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Report on White Island (New Zealand) — February 1989

Scientific Event Alert Network Bulletin, vol. 14, no. 2 (February 1989)
Managing Editor: Lindsay McClelland.

White Island (New Zealand) January crater emits ash; new vents eject blocks

Please cite this report as:

Global Volcanism Program, 1989. Report on White Island (New Zealand). In: McClelland, L. (ed.), Scientific Event Alert Network Bulletin, 14:2. Smithsonian Institution. https://doi.org/10.5479/si.GVP.SEAN198902-241040.

Volcano Profile |  Complete Bulletin


White Island

New Zealand

37.52°S, 177.18°E; summit elev. 321 m

All times are local (unless otherwise noted)


The new R.F. Crater, first observed 12 January, had enlarged to about the same size as Congress Crater when geologists visited the volcano 1 February. R.F. Crater emitted a pink-brown ash column, while the previously active Hitchhiker vent was dormant. Ejecta from the new crater was dominated by altered lithic material with a very small proportion of fresh vesiculated glass.

An apparently brief diversion of heat flow to a zone of thermal features (Blue Duck area) ~80 m E of 1978 Crater formed at least two new fumarolic vents (N of Donald Mound). The largest new vent, first noticed by tourists on 29 January, was 15-20 m in diameter and surrounded by an apron of block-sized ejecta that extended ~50 m, with isolated impact craters to 150 m. Its temperature was 630°C on 1 February.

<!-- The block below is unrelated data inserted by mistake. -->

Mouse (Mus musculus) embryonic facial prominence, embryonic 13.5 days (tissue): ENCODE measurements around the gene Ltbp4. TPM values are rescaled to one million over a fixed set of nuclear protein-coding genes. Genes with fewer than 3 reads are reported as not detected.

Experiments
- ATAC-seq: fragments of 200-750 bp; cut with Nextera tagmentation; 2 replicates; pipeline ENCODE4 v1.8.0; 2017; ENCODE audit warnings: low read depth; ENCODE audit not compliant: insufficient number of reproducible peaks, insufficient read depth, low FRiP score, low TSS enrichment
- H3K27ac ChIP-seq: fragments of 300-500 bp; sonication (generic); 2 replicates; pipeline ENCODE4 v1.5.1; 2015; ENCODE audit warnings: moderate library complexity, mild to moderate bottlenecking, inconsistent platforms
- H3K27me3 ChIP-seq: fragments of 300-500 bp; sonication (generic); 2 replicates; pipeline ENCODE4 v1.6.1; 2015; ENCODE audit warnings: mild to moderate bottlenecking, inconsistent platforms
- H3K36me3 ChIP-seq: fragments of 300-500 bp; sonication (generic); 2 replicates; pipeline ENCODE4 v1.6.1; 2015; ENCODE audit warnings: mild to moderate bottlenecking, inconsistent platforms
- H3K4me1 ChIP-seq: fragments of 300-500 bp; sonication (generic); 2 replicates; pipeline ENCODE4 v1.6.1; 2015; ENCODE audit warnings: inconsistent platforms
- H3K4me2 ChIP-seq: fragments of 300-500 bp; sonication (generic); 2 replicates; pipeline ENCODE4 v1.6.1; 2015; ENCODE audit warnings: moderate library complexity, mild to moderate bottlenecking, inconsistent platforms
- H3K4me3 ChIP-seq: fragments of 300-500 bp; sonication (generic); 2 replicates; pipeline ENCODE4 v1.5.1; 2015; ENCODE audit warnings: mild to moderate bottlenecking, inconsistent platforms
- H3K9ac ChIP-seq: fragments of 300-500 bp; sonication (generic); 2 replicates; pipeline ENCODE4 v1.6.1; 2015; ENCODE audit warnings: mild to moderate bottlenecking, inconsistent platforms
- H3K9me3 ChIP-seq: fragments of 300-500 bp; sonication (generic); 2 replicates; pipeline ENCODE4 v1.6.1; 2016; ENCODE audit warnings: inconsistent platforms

The explosion that formed the new vent was apparently much larger than those that formed the 1980 pits, and larger than any explosion that has occurred on the main crater floor in 20 years. A new linear zone of fumaroles, ~20-30 m long and trending ENE, had also formed NE of the Blue Duck fumaroles.

Geologic Background. Uninhabited 2 x 2.4 km White Island, one of New Zealand's most active volcanoes, is the emergent summit of a 16 x 18 km submarine volcano in the Bay of Plenty about 50 km offshore of North Island. The island consists of two overlapping andesitic-to-dacitic stratovolcanoes; the summit crater appears to be breached to the SE, because the shoreline corresponds to the level of several notches in the SE crater wall. Volckner Rocks, four sea stacks that are remnants of a lava dome, lie 5 km NNE. Intermittent moderate phreatomagmatic and strombolian eruptions have occurred throughout the short historical period beginning in 1826, but its activity also forms a prominent part of Maori legends. Formation of many new vents during the 19th and 20th centuries has produced rapid changes in crater floor topography. Collapse of the crater wall in 1914 produced a debris avalanche that buried buildings and workers at a sulfur-mining project.

Information Contacts: B. Scott, NZGS Rotorua.